The full title of this terrific post is How Japanese Knives Are Made: Behind the Scenes With Master Forgers. It starts with a reasonably extensive primer on the basics of Japanese knives, and after that, it dives deeper into the production process by focusing on the forgers of a distinct cooperative of knifemakers in Echizen, Japan.
But who makes those knives, and what is the process like? There are several cities in Japan that are famous for their knives, including Sakai (near Kyoto), Seki (in Gifu prefecture), and Echizen (in Fukui prefecture). To see the process firsthand, I visited a Japanese knife factory in Echizen last year. Or, more accurately, I visited eightJapanese knife factories. That’s because I was at the Takefu Knife Village, a consortium of knife-makers who all work in the same facility.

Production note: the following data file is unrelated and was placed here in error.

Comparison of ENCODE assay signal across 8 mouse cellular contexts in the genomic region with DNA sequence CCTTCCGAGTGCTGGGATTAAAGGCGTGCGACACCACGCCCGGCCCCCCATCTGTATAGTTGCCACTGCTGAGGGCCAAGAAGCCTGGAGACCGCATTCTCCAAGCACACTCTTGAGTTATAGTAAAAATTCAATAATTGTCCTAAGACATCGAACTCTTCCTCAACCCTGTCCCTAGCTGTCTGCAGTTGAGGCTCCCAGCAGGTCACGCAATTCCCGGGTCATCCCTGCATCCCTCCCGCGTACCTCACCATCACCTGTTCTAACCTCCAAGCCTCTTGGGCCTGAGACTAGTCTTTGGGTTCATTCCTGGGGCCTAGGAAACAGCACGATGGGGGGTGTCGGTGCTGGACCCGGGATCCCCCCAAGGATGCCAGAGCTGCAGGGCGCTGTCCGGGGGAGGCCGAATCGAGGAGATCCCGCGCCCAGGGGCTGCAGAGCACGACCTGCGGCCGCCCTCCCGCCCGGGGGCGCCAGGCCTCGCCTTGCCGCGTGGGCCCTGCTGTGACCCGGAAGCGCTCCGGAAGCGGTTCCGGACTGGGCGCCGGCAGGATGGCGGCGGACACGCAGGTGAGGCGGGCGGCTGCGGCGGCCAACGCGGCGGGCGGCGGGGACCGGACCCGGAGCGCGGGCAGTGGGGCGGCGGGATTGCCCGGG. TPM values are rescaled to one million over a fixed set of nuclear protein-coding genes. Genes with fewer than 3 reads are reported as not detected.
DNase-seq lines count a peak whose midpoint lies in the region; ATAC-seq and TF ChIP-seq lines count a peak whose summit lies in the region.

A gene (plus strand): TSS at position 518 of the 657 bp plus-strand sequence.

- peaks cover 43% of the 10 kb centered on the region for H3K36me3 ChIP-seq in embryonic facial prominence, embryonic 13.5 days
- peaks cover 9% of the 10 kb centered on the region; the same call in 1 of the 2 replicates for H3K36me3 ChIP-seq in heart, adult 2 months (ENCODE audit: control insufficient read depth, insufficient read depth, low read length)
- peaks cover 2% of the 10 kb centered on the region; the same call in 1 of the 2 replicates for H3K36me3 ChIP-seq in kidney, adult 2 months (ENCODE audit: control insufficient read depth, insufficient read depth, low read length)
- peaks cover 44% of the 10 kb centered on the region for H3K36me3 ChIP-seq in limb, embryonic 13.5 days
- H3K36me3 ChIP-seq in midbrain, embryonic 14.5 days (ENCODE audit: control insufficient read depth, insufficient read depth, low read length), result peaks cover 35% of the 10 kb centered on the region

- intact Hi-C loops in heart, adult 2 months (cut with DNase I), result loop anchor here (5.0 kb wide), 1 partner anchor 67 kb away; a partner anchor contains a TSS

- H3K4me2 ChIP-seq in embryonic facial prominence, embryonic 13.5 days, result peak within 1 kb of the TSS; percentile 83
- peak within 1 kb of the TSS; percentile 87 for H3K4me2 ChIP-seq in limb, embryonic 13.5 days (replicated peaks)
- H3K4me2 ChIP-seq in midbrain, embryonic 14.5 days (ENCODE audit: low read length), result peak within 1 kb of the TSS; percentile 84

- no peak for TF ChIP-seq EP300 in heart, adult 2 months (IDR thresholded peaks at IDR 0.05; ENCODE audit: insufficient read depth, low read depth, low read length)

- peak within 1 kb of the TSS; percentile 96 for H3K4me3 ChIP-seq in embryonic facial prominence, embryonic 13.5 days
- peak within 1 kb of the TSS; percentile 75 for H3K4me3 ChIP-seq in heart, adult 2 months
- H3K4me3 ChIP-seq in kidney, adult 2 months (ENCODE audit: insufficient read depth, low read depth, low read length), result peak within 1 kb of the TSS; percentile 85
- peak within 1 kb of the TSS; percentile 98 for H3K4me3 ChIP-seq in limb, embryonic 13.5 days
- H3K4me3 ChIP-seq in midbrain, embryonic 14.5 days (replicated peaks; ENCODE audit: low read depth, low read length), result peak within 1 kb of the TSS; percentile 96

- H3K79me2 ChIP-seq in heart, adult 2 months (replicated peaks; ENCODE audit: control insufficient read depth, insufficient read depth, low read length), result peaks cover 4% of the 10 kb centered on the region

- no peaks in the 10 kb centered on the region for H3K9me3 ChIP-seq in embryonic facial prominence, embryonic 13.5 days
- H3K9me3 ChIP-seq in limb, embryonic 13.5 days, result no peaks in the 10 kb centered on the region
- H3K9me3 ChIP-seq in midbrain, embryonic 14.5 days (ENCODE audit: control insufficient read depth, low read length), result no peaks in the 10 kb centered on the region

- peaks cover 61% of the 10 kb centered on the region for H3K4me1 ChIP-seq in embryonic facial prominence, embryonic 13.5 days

Each of the eight knife-makers runs an independent business—technically, they’re competitors—but they share space and some equipment, and they market their wares both independently and as a group. Plus, it seems, they’re all friends. It’s rare, if not virtually unheard of, to find competing businesses sharing space and resources in the US, but the knife-makers of Echizen have been making it work for centuries.
The city’s history of knife-making, according to the Takefu Knife Village’s website, dates back to the 14th century, when a famed blacksmith from Kyoto visited the area in search of quality water for quenching his steel. While there, he made swords, tools, and knives for the locals, teaching his trade in the process.
For many centuries, Echizen was most famed for its agricultural tools, and at one point was Japan’s leading source of sickles. Though they still make farming tools, as well as scissors, production has largely shifted to kitchen knives. Today, while each manufacturer sells knives under its own name, the collective also takes knife orders from larger companies, which add their own branding to the product before bringing it to market.
The piece is chock full of awesome information effectively presented, yet reads a bit like a documentary motion picture with wonderful photography throughout. I desire to thank reader James for sending this method.